OpenID - Good or Bad?
OpenID is an interesting idea, one that has the potential to solve one of the most annoying issues of today's websites, multiple accounts.
I like to try out lots of the new websites and services that keep appearing and the first thing I have to do with almost all of them is to create a new account, another user name and password. Most of the time this isn't to bad as I can use the same details but inevitably there are some sites who think my password is to insecure or my user name has already been registered. OpenID aims to solve this by allowing users to log into and register on websites using an existing account, this way you will only have one user name and password that is independent of the service you are signing up for.
OpenID has been around for a while but only recently has it started gaining traction, the big companies have started providing there existing users with an OpenID which they can use with other sites but most of these companies have yet to start accepting OpenID's as a logging option on there site.
Around Christmas time I enabled OpenID logins on my company site a star solutions, the implementation is fairly straightforward and I believe it has been implemented in a reasonable way, the only problem I encountered and still have a problem with is Yahoo's logins which don't seem to work with the JanRain OpenID library I am using, I am sure the library does work but I have yet to get it working properly.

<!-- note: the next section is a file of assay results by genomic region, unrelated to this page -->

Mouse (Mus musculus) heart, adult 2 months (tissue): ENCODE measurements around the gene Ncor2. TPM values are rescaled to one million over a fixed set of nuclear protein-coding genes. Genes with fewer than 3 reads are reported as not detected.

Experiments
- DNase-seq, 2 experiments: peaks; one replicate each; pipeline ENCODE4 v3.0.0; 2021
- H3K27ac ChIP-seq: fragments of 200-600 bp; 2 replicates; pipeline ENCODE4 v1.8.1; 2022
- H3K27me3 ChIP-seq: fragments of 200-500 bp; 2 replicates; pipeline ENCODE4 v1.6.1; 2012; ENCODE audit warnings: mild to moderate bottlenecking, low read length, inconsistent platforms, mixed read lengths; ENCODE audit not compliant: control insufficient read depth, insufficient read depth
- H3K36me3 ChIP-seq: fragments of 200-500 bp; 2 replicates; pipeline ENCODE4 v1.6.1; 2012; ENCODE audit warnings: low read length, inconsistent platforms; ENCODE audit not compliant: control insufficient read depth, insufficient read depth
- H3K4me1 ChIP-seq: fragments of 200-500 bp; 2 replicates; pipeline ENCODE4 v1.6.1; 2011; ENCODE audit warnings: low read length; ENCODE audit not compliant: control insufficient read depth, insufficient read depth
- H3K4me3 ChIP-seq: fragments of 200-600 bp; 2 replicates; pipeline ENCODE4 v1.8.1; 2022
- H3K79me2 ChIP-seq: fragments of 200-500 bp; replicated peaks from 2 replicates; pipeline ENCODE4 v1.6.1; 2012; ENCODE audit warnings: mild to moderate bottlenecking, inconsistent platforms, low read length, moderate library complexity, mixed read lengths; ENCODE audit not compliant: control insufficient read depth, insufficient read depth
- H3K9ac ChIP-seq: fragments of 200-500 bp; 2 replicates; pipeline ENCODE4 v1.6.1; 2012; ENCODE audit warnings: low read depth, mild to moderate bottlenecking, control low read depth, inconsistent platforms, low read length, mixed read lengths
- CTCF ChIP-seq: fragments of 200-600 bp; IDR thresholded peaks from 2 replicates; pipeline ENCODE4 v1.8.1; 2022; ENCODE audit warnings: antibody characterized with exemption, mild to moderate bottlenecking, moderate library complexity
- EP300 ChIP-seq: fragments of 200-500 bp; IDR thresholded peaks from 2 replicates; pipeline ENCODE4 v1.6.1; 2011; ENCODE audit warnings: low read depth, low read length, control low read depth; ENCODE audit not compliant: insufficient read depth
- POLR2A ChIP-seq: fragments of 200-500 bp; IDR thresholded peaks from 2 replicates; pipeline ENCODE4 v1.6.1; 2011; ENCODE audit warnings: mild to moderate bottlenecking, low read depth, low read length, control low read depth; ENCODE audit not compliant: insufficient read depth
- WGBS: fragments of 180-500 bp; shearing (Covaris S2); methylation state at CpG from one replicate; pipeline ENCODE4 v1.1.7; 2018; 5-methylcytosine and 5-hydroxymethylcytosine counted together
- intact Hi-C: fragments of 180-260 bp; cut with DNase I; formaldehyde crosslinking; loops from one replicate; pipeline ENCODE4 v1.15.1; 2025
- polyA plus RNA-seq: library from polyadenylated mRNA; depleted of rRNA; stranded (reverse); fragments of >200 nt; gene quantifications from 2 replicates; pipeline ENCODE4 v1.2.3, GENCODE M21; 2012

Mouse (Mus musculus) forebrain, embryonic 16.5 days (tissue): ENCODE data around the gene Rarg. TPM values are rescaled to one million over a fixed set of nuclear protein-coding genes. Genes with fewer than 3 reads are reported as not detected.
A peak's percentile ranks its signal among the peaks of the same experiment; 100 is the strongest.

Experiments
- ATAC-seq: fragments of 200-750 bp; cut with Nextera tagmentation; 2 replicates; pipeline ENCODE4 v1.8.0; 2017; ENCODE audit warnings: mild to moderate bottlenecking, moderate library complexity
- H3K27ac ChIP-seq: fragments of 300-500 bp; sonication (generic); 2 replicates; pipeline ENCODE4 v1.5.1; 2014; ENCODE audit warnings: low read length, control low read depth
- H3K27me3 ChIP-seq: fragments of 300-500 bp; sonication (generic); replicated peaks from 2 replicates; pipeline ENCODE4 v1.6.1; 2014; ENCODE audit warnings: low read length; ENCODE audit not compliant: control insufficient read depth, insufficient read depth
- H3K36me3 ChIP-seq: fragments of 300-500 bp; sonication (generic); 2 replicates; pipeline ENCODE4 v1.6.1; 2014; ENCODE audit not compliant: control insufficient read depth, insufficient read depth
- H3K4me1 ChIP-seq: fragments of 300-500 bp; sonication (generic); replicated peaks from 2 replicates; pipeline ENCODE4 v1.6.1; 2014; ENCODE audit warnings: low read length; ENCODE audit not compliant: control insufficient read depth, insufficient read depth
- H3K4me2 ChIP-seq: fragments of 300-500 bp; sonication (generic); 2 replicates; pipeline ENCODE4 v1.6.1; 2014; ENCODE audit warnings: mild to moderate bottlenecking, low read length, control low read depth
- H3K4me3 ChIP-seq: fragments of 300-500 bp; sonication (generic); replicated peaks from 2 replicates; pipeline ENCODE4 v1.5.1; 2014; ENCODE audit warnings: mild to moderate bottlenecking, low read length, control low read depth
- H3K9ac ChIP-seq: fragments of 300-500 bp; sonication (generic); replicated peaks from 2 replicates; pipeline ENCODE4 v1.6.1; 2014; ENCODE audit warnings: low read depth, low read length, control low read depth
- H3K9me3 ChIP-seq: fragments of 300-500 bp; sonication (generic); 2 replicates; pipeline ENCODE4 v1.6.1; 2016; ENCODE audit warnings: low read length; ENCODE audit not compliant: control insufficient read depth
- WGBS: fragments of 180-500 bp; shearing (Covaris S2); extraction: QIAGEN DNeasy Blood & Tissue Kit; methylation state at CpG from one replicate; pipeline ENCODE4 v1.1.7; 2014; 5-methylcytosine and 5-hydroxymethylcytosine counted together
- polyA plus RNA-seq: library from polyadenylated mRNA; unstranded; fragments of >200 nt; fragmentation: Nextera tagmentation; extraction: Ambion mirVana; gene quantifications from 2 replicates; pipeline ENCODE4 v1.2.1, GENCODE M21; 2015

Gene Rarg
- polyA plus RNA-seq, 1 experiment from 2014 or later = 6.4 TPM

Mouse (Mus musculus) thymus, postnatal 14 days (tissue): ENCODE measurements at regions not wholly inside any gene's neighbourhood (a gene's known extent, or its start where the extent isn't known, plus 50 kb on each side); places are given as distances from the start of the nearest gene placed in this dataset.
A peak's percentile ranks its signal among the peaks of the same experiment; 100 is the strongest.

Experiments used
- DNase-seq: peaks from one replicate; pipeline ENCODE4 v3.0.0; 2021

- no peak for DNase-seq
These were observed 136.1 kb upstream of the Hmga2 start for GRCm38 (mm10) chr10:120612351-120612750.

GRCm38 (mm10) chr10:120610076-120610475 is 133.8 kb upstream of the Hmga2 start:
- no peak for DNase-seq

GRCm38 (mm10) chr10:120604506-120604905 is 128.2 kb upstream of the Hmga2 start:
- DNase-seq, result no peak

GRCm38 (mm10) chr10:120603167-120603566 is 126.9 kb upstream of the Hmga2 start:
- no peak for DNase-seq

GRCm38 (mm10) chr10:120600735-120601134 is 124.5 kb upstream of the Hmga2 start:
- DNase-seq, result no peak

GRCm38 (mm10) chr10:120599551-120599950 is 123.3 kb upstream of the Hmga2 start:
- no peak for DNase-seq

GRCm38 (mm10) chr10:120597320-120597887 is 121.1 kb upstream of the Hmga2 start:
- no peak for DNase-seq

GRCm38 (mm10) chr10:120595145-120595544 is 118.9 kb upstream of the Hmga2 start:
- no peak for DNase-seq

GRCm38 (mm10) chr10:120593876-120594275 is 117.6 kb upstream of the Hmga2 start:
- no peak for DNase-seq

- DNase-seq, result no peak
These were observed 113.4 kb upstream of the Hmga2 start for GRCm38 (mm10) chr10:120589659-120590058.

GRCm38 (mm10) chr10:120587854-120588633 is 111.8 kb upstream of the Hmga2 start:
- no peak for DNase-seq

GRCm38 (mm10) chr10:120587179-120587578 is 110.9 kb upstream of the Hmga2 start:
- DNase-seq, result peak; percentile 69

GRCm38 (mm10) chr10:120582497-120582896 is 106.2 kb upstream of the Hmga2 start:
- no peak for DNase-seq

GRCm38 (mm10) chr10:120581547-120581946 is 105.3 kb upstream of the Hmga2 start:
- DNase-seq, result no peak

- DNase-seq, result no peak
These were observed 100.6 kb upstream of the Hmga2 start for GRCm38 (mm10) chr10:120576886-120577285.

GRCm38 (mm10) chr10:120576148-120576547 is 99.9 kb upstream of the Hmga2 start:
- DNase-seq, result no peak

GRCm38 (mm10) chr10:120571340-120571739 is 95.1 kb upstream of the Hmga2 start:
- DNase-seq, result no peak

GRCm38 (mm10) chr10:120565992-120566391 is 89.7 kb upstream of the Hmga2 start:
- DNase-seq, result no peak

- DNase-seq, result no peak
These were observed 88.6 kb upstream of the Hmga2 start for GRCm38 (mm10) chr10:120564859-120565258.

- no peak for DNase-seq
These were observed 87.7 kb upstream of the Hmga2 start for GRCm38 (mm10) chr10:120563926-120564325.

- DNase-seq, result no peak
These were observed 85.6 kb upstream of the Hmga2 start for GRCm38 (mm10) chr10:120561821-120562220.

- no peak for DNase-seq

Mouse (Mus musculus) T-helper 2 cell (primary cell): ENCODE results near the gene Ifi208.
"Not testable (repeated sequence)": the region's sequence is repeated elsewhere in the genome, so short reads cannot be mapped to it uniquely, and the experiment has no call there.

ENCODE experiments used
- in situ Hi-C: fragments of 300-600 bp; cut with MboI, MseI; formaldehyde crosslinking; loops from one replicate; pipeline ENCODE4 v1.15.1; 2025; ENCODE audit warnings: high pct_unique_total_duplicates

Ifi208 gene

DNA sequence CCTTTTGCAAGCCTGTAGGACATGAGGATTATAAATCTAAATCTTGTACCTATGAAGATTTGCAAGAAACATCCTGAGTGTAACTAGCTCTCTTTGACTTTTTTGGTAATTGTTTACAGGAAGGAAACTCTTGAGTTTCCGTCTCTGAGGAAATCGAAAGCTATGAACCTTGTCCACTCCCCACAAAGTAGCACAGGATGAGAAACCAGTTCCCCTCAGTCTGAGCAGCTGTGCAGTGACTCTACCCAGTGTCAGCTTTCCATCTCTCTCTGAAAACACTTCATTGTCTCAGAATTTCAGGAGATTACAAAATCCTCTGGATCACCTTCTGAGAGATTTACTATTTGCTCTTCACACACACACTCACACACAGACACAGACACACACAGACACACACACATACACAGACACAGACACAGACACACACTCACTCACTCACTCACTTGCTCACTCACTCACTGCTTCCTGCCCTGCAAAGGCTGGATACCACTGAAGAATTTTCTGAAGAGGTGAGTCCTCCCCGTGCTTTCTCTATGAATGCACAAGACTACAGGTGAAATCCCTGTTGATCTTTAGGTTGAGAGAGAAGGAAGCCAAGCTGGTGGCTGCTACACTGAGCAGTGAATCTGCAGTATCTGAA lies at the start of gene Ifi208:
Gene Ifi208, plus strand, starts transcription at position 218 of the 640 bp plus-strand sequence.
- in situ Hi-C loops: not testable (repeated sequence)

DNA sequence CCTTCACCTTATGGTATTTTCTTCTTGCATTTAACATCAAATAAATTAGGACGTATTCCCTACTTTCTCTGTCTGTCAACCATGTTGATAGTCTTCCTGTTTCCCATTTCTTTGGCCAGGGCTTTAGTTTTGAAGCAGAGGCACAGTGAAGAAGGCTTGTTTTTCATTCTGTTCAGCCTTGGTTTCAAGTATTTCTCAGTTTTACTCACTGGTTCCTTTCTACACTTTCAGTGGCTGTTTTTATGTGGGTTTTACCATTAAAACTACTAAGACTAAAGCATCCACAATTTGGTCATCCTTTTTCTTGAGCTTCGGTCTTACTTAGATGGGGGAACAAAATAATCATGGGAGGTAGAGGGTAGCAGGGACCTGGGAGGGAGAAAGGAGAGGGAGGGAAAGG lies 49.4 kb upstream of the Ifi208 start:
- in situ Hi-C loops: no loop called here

On the surface OpenID seems like a perfect solution but there are critics of the service, I recently came across a blog post by a guy called Kyle Neath, he makes some interesting points, some I agree with some I don't. For example he points out that if your OpenID provider decides to shut down you locked out of multiple services, this is easily overcome by using a large reputable company which provides OpenID's such as Yahoo! Two of his points seem to relate to the unfriendliness of the whole OpenID implementation and I agree with this, when using an OpenID you get redirected around and moved to different sites, for an average web user this is going to be confusing as they wont know whats going on, despite this its not a reason not to use the service. A company called ClickPass has attempted to solve this problem by hiding the redirects in the background, the process is a lot easier and smoother for the user but it does rely on websites implementing this service as well as implementing OpenID.
Over the next few months/years I hope to see more sites starting to use OpenID, hopefully we will eventually reach the point when we only have the one login for all the various sites and services out there.